Carat Karat Gold…What those stamps and numbers mean.
Is it K or ct or just a 3 digit number? The ‘ct’ is interchangeable with ‘K’ for karat.
I’m from Australia so we use ‘ct’ like most Commonwealth countries.
The term KARAT refers to the fineness of gold. The word CARAT usually refers to a weight,
generally for gemstones but is also used for gold. All a bit confusing, but both are OK to use.
The number refers to the fineness of gold in parts per 1000.
All these marks are acceptable as it depends on where it was made.
There are many carats used in jewellery. Below are the most common…
Rarely you may see something different. The odd ones can be easily be calculated using following...
1 karat gold is 1 part in 24 gold.
So for instance 22ct or 22K is 22 parts in 24 of pure gold or 22/24ths or if you multiply 22/24 X 1000 you get 916 (916 parts per 1000) or 91.6% gold.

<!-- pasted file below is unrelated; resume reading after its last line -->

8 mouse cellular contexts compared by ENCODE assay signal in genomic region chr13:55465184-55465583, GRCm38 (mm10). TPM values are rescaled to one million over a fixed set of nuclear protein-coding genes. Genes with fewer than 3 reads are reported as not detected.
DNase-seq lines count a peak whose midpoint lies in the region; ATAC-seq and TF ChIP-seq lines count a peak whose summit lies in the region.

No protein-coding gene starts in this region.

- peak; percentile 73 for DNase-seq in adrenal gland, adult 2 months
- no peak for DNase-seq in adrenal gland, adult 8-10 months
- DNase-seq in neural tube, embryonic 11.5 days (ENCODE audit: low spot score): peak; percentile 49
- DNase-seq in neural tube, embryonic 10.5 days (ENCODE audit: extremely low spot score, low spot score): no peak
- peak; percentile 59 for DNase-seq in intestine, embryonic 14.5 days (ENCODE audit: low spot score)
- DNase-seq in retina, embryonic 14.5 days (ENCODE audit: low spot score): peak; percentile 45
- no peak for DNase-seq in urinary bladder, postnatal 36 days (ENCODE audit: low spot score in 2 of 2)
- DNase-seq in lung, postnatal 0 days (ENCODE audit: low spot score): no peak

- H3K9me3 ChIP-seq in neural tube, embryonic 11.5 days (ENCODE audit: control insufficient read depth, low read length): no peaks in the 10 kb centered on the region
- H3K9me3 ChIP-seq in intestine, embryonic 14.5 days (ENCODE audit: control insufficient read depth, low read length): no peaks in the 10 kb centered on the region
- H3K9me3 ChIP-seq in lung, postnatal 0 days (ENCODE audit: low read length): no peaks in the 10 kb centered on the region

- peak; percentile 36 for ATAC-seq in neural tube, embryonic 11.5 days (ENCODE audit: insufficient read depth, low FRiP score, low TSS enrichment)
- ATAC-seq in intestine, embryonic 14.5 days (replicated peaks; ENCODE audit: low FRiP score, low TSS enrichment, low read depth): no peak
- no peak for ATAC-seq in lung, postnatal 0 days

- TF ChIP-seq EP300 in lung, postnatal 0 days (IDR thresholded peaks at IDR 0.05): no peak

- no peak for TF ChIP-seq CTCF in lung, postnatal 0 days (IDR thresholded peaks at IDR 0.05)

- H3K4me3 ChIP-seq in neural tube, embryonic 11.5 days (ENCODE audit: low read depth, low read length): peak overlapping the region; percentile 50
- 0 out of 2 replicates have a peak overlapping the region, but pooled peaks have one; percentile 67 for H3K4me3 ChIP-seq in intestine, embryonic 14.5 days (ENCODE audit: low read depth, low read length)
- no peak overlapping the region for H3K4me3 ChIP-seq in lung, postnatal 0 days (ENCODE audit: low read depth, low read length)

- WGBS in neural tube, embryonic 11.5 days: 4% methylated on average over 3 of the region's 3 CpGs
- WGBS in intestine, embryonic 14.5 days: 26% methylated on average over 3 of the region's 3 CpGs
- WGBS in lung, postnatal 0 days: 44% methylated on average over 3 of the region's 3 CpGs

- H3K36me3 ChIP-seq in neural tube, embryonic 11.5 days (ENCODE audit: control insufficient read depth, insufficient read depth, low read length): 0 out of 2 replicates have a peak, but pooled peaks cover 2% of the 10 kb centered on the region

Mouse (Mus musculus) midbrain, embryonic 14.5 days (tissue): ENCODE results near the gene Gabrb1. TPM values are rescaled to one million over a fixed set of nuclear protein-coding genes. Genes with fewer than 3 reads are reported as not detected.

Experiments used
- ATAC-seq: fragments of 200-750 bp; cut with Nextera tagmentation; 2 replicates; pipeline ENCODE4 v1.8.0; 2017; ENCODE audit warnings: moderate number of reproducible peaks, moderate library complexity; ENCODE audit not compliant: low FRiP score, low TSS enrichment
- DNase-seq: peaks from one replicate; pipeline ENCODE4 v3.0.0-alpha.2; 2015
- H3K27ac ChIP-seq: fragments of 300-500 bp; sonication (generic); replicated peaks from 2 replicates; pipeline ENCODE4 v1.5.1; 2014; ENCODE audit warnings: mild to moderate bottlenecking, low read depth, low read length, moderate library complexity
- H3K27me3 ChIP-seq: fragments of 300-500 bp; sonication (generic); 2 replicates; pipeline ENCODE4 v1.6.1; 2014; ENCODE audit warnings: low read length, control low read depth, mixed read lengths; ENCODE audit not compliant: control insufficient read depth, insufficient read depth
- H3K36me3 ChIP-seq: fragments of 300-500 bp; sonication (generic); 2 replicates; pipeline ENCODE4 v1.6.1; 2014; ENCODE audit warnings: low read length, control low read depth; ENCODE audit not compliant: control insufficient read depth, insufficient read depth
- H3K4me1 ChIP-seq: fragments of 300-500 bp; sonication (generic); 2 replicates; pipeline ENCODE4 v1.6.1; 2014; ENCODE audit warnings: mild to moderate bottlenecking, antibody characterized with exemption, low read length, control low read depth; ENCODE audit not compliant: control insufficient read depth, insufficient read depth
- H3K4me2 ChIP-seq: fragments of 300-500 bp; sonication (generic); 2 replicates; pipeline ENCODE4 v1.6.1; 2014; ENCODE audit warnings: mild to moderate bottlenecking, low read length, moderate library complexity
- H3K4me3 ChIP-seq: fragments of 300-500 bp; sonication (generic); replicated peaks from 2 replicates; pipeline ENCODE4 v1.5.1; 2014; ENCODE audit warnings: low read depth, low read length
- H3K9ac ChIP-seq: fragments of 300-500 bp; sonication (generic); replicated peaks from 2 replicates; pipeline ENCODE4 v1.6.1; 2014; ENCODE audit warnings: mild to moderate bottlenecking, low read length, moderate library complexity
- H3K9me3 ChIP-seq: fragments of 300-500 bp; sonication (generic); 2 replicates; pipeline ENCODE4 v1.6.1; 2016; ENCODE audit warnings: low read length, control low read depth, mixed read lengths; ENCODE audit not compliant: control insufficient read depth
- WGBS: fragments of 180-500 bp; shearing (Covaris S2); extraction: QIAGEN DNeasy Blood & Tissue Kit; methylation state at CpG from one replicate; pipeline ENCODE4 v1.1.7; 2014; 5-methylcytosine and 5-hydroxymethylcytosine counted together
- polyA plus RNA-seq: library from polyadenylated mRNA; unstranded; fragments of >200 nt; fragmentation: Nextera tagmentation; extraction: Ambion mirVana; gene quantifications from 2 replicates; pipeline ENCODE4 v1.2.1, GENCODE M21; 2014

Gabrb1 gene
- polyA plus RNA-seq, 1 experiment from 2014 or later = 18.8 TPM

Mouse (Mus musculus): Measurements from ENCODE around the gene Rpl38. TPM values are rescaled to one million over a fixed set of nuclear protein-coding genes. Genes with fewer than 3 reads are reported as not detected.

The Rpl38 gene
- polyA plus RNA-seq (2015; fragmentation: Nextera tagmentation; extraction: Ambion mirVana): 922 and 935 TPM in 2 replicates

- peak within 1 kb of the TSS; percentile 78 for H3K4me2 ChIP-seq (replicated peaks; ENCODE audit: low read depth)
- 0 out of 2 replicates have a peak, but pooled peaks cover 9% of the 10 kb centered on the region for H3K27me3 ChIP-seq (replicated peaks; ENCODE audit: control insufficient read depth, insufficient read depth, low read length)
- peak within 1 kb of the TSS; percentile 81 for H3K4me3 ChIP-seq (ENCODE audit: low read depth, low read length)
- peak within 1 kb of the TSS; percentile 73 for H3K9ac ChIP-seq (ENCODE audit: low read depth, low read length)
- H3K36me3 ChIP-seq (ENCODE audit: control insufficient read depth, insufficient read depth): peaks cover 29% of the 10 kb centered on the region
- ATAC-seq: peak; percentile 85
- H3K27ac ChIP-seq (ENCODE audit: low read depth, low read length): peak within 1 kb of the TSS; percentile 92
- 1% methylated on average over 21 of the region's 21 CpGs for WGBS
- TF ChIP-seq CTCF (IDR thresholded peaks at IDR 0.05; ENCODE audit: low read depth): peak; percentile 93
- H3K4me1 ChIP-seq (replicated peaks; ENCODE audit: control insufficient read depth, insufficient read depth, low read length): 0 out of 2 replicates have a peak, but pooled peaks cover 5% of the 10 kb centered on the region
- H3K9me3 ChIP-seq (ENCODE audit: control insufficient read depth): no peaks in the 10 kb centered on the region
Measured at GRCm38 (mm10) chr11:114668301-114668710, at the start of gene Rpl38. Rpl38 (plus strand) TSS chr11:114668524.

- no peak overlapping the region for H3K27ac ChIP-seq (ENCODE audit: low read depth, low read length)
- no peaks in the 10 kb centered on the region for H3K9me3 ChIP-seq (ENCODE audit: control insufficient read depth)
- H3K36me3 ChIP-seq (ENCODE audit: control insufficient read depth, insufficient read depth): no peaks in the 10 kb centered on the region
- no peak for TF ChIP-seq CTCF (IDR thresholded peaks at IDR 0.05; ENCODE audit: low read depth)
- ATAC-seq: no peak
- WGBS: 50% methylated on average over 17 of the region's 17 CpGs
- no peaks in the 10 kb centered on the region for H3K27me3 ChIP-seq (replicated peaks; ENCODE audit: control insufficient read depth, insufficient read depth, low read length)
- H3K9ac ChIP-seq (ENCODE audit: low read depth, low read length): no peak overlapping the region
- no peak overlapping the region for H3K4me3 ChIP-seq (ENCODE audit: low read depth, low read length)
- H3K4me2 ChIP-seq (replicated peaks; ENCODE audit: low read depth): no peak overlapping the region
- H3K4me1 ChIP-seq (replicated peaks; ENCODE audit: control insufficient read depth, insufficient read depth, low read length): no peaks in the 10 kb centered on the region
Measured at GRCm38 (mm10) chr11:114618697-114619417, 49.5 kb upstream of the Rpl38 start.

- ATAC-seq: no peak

If you see a number, for example 625, divide it by 1000 and multiply by 24, it will give you the carat. 625 / 1000 x 24 = 15ct.
Gold comes in many colours depending on the other metals used in the alloy. The carat does NOT change because of the colour. The amount of gold is the same. White, Rose and other are just variations in colour.
ALL gold is stamped or hallmarked with its quality when it is made as required by that countries government,
however it’s not unusual to find that marks can be lost through wear or repair.
If you are buying an unmarked piece of gold make sure you get an unconditional money back guarantee
from the seller as to gold carat or the piece. Then have it checked.
When looking for gold hallmarks make sure that certain marks are NOT on the piece. Things like EP, GP, HGP, (Electroplate, gold plate, hard gold plate ) and “rolled”. As the names might suggest, these are NOT solid gold.
A few other numbers to avoid, unless you are into silver, are 800, 925, 950 as these are all silver marks.
LASTLY, I point out that I am not a jeweller and that the above guide is just that, a guide.
I am a pawnbroker with 25 years experience. If you want professional advice go to a jeweller.
SEE MY OTHER GUIDES FOR OTHER INFORMATION ON JEWELLERY. Vote as appropriate.
© 2010 Edward Vabolis